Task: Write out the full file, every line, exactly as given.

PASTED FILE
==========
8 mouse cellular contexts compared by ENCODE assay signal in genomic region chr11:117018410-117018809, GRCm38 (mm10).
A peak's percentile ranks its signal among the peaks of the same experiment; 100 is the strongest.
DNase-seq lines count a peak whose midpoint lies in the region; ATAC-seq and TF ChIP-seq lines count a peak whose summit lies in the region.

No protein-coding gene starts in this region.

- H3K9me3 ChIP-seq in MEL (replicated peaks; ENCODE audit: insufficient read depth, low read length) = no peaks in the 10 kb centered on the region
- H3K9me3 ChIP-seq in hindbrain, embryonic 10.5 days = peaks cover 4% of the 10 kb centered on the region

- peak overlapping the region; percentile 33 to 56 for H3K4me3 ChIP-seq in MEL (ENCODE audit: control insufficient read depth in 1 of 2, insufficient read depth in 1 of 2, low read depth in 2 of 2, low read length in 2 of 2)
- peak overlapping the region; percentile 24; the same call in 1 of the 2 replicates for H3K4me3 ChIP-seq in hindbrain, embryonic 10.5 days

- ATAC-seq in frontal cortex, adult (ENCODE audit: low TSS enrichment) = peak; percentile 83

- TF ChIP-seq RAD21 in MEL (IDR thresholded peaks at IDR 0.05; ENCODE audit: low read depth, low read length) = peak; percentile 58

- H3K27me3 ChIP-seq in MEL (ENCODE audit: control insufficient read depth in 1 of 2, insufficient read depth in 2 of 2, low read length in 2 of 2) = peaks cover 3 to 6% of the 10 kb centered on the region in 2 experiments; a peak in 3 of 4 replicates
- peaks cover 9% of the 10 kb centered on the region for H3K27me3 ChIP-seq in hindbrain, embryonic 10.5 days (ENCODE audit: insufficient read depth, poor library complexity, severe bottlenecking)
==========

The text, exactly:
8 mouse cellular contexts compared by ENCODE assay signal in genomic region chr11:117018410-117018809, GRCm38 (mm10).
A peak's percentile ranks its signal among the peaks of the same experiment; 100 is the strongest.
DNase-seq lines count a peak whose midpoint lies in the region; ATAC-seq and TF ChIP-seq lines count a peak whose summit lies in the region.

No protein-coding gene starts in this region.

- H3K9me3 ChIP-seq in MEL (replicated peaks; ENCODE audit: insufficient read depth, low read length) = no peaks in the 10 kb centered on the region
- H3K9me3 ChIP-seq in hindbrain, embryonic 10.5 days = peaks cover 4% of the 10 kb centered on the region

- peak overlapping the region; percentile 33 to 56 for H3K4me3 ChIP-seq in MEL (ENCODE audit: control insufficient read depth in 1 of 2, insufficient read depth in 1 of 2, low read depth in 2 of 2, low read length in 2 of 2)
- peak overlapping the region; percentile 24; the same call in 1 of the 2 replicates for H3K4me3 ChIP-seq in hindbrain, embryonic 10.5 days

- ATAC-seq in frontal cortex, adult (ENCODE audit: low TSS enrichment) = peak; percentile 83

- TF ChIP-seq RAD21 in MEL (IDR thresholded peaks at IDR 0.05; ENCODE audit: low read depth, low read length) = peak; percentile 58

- H3K27me3 ChIP-seq in MEL (ENCODE audit: control insufficient read depth in 1 of 2, insufficient read depth in 2 of 2, low read length in 2 of 2) = peaks cover 3 to 6% of the 10 kb centered on the region in 2 experiments; a peak in 3 of 4 replicates
- peaks cover 9% of the 10 kb centered on the region for H3K27me3 ChIP-seq in hindbrain, embryonic 10.5 days (ENCODE audit: insufficient read depth, poor library complexity, severe bottlenecking)